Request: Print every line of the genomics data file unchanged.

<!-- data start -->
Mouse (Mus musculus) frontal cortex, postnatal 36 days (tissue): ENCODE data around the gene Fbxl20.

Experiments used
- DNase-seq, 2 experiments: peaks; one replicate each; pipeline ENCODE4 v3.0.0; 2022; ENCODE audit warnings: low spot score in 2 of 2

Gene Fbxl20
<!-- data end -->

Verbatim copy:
Mouse (Mus musculus) frontal cortex, postnatal 36 days (tissue): ENCODE data around the gene Fbxl20.

Experiments used
- DNase-seq, 2 experiments: peaks; one replicate each; pipeline ENCODE4 v3.0.0; 2022; ENCODE audit warnings: low spot score in 2 of 2

Gene Fbxl20